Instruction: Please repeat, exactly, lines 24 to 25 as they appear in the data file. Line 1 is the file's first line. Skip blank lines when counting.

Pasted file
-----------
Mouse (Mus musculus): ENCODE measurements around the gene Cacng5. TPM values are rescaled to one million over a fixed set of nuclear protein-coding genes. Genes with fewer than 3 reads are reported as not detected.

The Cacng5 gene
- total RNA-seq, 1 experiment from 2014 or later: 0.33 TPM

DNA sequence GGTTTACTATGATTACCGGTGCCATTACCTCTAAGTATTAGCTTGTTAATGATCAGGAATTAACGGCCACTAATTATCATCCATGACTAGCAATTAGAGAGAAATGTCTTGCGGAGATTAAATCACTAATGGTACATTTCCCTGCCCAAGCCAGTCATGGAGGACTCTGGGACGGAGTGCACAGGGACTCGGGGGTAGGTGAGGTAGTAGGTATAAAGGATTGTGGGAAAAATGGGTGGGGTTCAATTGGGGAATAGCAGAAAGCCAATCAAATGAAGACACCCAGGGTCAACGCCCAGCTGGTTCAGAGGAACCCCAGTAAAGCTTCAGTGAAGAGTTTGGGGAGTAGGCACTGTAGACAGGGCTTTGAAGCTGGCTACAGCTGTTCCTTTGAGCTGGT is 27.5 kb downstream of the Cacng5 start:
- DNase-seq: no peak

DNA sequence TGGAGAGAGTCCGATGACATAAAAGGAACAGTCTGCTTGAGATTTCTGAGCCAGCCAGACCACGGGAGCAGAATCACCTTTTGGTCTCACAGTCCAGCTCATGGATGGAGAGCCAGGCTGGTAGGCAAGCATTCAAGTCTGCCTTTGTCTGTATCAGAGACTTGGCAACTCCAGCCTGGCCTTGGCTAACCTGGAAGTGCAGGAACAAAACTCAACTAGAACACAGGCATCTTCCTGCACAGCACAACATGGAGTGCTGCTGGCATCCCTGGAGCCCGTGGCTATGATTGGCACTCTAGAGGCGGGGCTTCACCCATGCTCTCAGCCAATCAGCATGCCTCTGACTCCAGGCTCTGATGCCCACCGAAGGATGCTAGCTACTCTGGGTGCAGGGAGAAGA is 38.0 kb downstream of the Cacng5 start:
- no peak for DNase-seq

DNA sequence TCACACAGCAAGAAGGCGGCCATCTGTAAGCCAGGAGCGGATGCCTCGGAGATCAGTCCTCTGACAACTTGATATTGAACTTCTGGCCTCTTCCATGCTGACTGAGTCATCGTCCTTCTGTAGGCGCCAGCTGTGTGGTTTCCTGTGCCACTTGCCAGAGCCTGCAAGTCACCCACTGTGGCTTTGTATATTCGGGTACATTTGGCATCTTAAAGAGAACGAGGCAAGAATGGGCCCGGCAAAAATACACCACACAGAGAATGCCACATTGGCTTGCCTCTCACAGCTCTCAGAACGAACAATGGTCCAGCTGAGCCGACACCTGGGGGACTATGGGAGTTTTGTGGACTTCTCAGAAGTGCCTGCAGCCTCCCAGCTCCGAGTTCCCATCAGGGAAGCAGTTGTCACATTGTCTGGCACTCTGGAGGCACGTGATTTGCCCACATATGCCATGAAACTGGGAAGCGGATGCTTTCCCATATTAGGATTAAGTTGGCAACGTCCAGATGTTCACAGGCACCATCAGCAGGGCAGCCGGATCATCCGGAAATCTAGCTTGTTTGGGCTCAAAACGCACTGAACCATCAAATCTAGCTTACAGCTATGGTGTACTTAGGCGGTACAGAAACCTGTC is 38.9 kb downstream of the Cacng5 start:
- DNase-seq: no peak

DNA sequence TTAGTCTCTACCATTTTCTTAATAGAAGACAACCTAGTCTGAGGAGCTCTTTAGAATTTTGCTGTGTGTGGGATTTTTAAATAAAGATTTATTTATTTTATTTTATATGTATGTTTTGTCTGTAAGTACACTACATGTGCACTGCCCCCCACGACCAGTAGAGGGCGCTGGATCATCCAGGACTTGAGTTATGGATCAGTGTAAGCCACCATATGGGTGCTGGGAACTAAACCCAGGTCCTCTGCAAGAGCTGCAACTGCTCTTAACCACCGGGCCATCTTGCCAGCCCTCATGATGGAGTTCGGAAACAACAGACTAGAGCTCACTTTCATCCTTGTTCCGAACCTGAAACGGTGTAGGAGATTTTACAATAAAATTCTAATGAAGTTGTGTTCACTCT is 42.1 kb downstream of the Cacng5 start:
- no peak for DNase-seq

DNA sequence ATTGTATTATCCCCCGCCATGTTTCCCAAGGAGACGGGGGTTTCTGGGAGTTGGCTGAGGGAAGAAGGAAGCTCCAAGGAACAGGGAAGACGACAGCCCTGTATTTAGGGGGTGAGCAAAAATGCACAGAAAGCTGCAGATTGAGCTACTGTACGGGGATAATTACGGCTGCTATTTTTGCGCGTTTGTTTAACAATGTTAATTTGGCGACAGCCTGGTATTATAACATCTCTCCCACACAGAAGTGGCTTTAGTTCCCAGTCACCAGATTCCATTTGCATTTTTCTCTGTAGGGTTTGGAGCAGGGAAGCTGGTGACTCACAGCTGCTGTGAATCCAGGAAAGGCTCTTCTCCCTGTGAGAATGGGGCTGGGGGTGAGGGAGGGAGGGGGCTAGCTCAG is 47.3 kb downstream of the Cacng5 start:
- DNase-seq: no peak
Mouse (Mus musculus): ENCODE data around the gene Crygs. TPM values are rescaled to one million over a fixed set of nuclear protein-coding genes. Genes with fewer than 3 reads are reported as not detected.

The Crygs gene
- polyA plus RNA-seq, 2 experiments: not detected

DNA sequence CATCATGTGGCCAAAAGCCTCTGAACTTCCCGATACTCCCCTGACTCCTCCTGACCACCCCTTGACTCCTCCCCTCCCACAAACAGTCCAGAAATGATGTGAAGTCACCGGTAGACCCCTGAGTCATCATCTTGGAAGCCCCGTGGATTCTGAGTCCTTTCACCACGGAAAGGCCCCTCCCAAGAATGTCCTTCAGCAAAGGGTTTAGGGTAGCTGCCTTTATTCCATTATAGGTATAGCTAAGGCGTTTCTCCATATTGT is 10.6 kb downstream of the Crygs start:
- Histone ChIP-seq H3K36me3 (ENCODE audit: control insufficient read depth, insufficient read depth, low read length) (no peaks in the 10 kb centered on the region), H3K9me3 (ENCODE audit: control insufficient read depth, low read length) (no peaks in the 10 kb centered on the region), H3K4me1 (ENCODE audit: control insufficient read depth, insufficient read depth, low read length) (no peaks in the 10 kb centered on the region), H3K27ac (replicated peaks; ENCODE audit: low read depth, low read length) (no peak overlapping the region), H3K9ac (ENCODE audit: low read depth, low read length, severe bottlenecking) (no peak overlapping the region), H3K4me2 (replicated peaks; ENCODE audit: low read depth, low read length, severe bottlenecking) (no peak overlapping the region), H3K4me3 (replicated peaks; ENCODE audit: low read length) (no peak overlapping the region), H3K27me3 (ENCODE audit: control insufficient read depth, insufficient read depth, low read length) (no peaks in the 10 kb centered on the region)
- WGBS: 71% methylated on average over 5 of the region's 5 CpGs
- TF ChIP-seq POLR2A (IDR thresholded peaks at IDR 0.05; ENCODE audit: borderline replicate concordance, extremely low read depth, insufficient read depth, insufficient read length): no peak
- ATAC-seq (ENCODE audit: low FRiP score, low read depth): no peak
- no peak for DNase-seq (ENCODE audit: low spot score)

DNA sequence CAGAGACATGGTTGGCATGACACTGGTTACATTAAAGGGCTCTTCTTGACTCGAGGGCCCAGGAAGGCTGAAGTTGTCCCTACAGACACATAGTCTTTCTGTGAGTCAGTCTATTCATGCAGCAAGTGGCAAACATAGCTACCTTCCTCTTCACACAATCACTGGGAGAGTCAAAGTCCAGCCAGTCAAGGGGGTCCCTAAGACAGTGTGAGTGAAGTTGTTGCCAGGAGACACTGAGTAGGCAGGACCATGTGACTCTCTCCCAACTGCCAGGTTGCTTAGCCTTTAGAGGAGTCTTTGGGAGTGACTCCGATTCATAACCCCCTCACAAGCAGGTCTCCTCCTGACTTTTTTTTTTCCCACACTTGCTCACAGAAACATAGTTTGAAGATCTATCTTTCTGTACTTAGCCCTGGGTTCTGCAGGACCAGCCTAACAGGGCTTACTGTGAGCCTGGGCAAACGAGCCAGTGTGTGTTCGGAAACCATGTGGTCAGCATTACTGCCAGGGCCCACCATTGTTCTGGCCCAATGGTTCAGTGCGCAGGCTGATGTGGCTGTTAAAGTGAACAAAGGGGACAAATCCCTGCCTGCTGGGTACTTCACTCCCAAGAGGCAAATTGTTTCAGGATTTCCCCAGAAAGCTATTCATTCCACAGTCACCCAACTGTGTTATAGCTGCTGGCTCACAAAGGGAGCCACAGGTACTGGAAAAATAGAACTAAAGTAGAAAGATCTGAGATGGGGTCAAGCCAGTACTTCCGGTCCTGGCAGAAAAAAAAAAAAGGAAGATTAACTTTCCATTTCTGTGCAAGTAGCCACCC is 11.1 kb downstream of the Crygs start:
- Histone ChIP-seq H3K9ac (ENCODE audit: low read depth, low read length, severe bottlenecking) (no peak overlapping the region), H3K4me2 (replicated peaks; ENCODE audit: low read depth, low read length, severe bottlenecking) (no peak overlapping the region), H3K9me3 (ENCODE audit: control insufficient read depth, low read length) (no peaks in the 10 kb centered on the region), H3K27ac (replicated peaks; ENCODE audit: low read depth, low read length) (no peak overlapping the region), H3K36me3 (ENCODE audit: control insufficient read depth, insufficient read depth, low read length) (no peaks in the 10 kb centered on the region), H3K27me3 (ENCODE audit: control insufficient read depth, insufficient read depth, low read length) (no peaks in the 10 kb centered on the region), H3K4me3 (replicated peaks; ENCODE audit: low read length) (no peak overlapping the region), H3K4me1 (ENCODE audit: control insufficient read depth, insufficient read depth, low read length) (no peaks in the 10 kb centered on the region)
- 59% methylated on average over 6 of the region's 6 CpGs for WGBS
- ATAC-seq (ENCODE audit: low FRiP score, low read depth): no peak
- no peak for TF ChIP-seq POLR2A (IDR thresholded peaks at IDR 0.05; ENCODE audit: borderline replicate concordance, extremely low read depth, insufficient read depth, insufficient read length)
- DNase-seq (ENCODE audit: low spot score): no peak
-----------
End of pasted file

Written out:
- Histone ChIP-seq H3K9ac (ENCODE audit: low read depth, low read length, severe bottlenecking) (no peak overlapping the region), H3K4me2 (replicated peaks; ENCODE audit: low read depth, low read length, severe bottlenecking) (no peak overlapping the region), H3K9me3 (ENCODE audit: control insufficient read depth, low read length) (no peaks in the 10 kb centered on the region), H3K27ac (replicated peaks; ENCODE audit: low read depth, low read length) (no peak overlapping the region), H3K36me3 (ENCODE audit: control insufficient read depth, insufficient read depth, low read length) (no peaks in the 10 kb centered on the region), H3K27me3 (ENCODE audit: control insufficient read depth, insufficient read depth, low read length) (no peaks in the 10 kb centered on the region), H3K4me3 (replicated peaks; ENCODE audit: low read length) (no peak overlapping the region), H3K4me1 (ENCODE audit: control insufficient read depth, insufficient read depth, low read length) (no peaks in the 10 kb centered on the region)
- 59% methylated on average over 6 of the region's 6 CpGs for WGBS